Investment codes2, international arbitration at the ICSID3, and national policies destined to protect foreign investment have consistently allowed the interests of the strongest members of society to take precedence over those of the weakest.
As with Permanent Sovereignty Over Natural Resources, the international recognition accorded to Food Sovereignty will not resolve certain fundamental problems. The solution does not lie in further proclamations of sovereignty.
International law upholds the values of economic and social equity, but it is a law without judges—and is therefore ineffective
In the International Covenant on Economic and Cultural Rights, Natural resource use rights (notably property rights) are framed with great clarity. These rights could easily be adapted to a variety of different situations in which individuals are either subjected to the consequences of land appropriation or excluded from the benefit of resources. But the covenant is lacking clauses of judiciary competence that would, for example, invest the International Court of Justice with the power to condemn actors who violate commitments made within this framework, to impute responsibility, and to impose appropriate sanctions and compensations.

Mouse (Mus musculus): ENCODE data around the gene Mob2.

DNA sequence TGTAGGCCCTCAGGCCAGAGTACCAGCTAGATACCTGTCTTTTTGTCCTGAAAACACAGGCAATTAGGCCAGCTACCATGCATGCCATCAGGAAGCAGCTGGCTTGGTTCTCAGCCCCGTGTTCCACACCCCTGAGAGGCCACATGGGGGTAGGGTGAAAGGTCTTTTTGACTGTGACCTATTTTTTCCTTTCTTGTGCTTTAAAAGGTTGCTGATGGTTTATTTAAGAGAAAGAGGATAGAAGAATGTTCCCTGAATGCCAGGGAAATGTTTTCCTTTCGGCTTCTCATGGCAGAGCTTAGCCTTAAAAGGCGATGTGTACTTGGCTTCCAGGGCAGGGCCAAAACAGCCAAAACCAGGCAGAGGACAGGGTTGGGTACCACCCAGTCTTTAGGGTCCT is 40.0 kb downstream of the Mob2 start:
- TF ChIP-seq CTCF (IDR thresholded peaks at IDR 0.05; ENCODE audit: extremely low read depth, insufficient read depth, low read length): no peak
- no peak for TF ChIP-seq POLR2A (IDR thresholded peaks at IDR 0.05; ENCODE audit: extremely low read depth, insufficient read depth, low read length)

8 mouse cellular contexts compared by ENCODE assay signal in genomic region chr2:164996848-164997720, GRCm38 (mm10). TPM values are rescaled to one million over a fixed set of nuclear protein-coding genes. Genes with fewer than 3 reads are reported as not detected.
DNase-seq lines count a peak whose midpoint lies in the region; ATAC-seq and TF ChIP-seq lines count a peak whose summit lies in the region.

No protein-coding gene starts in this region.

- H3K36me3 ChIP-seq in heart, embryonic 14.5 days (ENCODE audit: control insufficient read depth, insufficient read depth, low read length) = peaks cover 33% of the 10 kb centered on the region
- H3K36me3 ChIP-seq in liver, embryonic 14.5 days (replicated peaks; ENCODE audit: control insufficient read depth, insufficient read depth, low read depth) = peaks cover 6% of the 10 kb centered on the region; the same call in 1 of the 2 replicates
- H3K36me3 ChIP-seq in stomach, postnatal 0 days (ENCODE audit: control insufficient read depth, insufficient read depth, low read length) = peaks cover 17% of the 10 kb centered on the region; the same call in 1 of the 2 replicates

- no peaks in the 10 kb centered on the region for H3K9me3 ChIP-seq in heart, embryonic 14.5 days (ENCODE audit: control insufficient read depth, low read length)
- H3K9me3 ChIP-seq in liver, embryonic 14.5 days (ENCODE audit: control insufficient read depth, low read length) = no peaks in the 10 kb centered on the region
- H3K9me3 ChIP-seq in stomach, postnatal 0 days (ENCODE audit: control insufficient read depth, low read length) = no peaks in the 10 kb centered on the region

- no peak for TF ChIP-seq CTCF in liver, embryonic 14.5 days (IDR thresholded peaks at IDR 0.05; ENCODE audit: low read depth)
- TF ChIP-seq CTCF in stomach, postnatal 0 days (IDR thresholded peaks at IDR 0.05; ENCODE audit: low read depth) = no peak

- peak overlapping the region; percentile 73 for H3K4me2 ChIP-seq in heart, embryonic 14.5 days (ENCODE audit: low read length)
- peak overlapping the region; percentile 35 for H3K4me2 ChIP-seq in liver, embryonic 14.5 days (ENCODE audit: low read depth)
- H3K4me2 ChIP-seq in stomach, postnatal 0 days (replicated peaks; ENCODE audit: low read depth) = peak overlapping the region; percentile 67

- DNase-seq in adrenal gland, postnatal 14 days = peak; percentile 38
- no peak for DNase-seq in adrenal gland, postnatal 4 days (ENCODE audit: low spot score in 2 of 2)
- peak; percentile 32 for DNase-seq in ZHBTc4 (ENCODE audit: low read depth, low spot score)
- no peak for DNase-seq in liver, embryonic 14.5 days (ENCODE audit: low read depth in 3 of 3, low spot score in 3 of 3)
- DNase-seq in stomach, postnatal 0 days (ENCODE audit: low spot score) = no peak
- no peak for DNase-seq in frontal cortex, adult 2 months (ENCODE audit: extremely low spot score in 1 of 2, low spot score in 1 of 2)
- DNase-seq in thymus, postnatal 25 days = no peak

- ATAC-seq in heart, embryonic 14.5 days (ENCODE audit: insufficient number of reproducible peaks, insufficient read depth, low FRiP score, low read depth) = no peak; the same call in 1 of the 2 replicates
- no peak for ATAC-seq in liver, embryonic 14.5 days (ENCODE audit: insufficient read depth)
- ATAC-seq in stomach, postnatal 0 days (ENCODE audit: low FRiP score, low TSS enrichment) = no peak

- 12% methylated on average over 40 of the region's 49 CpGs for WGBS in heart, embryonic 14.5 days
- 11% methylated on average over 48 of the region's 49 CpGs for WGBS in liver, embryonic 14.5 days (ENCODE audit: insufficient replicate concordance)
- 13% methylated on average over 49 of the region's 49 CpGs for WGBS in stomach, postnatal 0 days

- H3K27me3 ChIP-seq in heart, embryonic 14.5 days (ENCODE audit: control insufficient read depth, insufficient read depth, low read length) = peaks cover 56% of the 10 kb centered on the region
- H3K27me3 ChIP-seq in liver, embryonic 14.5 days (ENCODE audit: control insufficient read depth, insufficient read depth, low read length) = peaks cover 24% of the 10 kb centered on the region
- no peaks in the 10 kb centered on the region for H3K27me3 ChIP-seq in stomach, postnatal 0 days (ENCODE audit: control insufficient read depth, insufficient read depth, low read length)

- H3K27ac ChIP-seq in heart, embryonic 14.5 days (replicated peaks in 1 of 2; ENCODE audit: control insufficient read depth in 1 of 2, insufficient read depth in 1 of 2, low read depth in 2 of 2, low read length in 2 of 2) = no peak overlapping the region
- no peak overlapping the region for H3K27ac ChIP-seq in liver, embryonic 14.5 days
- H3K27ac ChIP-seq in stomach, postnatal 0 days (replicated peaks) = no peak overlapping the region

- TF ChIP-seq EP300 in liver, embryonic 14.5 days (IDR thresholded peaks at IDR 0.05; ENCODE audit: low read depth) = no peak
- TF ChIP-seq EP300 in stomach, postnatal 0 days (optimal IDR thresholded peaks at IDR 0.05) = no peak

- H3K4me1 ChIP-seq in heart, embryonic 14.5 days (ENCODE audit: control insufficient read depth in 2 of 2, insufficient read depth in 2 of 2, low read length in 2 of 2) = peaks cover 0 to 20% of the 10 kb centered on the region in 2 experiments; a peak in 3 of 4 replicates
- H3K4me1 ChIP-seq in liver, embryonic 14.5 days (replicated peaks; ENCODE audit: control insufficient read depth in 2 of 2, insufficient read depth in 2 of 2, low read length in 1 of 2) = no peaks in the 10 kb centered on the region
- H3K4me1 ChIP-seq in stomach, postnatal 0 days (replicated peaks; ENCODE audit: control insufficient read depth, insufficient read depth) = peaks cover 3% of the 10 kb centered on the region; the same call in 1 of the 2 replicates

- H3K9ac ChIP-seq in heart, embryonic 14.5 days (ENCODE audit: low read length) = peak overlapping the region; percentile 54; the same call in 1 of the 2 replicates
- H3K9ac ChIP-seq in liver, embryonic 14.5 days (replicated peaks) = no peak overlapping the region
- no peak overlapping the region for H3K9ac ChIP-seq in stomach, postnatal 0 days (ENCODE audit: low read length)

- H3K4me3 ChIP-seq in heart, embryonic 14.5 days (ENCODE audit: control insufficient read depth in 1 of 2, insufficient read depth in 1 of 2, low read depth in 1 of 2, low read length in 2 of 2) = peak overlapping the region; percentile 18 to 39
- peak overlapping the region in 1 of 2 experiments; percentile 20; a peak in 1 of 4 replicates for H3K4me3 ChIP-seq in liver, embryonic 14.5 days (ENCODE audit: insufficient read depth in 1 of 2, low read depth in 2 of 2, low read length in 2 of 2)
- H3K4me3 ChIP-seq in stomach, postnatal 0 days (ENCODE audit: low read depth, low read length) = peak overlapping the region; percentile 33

International relations, as well as relations between states and economic actors, are structured by contractual logic
A contract only involves the parties that sign in the ways that these parties wish to be involved. Moreover, the terms of their commitment are influenced by the power relationships (economic, military, geopolitical) in place at the time that the contract is signed.
Laws stipulated by international treaties are therefore based upon optional justice; in other words, they are based upon a justice that is only convened with the accord of the accused. Many treaties concerning major global issues are signed by only a very limited number of states. Thus, disputes over the application of investment agreements do not interest the ICSID unless they contain a clause that attributes competence to someone and unless both parties seek recourse through arbitration.